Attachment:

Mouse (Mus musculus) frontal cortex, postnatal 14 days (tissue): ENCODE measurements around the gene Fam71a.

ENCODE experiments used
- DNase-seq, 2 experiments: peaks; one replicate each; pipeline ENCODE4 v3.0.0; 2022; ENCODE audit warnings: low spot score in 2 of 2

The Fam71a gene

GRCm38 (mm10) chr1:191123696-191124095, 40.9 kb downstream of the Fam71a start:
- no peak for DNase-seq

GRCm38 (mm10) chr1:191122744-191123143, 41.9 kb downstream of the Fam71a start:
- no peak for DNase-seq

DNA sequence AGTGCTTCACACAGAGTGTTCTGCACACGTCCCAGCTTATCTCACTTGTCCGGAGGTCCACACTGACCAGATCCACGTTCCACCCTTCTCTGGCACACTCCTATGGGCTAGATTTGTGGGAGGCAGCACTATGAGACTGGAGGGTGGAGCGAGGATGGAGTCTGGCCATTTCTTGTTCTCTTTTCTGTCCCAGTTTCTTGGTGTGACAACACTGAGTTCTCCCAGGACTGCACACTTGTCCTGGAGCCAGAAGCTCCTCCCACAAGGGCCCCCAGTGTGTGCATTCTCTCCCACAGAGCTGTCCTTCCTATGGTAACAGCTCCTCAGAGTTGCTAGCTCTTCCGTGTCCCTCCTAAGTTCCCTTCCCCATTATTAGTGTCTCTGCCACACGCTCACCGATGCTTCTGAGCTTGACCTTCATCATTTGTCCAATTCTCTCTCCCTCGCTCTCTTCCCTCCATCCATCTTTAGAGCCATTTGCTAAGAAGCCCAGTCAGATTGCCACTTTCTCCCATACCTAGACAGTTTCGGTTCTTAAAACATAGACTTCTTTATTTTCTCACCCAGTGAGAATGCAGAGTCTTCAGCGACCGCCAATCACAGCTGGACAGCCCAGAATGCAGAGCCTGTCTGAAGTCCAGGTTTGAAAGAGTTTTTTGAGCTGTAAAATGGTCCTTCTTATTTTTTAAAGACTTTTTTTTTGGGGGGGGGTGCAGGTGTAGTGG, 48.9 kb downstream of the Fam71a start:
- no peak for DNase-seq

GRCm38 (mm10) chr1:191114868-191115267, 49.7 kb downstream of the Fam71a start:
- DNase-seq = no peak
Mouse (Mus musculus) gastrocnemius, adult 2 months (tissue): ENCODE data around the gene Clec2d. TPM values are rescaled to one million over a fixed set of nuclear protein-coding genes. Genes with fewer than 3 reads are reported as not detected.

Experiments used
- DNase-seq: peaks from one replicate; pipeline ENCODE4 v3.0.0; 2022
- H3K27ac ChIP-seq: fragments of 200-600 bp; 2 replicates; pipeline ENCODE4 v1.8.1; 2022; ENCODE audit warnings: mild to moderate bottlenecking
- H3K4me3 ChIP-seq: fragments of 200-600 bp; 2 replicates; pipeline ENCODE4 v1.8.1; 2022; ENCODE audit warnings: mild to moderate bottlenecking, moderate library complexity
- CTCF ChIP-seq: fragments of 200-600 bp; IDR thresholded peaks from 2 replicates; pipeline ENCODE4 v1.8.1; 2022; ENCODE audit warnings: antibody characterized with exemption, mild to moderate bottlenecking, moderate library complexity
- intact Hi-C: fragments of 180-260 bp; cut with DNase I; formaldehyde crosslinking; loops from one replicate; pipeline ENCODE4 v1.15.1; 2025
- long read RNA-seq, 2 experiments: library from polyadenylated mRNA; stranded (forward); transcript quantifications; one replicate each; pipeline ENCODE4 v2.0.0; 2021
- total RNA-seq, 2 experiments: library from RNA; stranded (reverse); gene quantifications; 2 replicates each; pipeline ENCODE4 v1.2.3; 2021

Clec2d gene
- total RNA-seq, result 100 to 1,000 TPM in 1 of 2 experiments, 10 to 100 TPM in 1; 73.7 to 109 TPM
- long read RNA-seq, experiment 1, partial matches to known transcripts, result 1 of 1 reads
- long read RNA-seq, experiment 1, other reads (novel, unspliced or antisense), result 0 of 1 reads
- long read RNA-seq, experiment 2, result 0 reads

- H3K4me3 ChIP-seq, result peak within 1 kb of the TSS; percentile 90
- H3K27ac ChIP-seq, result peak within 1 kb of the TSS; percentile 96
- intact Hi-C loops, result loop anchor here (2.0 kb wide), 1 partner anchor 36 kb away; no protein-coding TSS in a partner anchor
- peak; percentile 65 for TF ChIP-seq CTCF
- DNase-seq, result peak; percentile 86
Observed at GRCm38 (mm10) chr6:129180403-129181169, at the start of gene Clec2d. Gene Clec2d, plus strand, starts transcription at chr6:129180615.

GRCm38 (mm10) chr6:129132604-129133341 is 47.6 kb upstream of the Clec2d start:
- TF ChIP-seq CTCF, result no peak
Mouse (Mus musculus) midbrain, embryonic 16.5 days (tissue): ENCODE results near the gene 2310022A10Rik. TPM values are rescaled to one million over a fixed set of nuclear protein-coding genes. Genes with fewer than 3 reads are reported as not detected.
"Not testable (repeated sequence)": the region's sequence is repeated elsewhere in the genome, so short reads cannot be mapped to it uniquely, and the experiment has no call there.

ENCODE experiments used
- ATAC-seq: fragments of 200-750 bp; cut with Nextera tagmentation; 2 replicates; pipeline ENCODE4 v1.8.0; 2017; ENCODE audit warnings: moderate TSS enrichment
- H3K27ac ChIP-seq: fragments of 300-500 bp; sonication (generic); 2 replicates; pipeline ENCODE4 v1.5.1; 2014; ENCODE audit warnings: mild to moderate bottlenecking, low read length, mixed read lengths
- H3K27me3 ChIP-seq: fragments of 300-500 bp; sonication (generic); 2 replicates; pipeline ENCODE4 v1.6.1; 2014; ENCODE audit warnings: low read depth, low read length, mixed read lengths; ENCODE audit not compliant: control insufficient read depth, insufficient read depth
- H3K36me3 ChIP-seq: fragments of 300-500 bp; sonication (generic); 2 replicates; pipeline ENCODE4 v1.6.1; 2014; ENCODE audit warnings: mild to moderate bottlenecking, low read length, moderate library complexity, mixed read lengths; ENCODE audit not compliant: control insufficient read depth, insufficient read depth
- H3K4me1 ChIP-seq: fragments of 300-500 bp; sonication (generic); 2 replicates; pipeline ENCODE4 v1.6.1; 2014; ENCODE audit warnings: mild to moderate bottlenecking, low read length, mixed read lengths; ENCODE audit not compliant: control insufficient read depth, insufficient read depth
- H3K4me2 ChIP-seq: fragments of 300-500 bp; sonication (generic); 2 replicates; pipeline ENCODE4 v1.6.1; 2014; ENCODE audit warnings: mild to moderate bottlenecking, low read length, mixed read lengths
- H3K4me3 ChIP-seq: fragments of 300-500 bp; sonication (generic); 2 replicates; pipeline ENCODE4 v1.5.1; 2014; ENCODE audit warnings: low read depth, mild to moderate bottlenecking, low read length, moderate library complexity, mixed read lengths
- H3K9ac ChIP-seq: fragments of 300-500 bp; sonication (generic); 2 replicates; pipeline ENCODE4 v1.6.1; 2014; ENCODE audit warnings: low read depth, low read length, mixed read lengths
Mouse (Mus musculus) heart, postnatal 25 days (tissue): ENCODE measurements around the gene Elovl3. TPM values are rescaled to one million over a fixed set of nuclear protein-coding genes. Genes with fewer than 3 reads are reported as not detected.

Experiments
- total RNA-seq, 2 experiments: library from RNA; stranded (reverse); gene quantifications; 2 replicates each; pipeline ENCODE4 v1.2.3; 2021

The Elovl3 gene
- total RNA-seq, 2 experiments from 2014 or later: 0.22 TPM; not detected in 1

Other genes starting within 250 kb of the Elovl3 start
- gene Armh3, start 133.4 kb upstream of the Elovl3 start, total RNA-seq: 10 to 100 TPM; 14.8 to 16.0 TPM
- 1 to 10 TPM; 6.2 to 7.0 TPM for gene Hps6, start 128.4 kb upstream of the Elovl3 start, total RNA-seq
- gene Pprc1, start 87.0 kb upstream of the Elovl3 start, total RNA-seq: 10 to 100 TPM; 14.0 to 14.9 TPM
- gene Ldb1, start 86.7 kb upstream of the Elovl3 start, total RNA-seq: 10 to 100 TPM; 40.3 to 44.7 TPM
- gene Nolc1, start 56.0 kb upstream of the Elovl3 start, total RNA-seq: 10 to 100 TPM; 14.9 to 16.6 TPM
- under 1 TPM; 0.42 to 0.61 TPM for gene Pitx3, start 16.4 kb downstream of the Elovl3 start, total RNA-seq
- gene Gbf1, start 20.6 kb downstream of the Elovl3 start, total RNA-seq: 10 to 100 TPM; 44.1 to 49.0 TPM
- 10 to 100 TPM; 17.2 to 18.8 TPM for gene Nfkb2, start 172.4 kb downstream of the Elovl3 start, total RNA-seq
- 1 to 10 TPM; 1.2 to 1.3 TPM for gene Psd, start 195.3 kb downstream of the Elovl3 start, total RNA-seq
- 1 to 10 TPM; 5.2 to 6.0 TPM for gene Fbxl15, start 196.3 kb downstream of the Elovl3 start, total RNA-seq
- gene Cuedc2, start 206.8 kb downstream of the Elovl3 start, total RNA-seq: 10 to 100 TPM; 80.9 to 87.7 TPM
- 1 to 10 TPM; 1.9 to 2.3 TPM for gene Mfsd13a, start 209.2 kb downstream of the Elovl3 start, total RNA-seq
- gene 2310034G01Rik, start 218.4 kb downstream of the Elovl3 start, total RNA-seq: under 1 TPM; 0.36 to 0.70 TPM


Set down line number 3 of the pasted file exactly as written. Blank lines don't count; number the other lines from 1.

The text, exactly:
- DNase-seq, 2 experiments: peaks; one replicate each; pipeline ENCODE4 v3.0.0; 2022; ENCODE audit warnings: low spot score in 2 of 2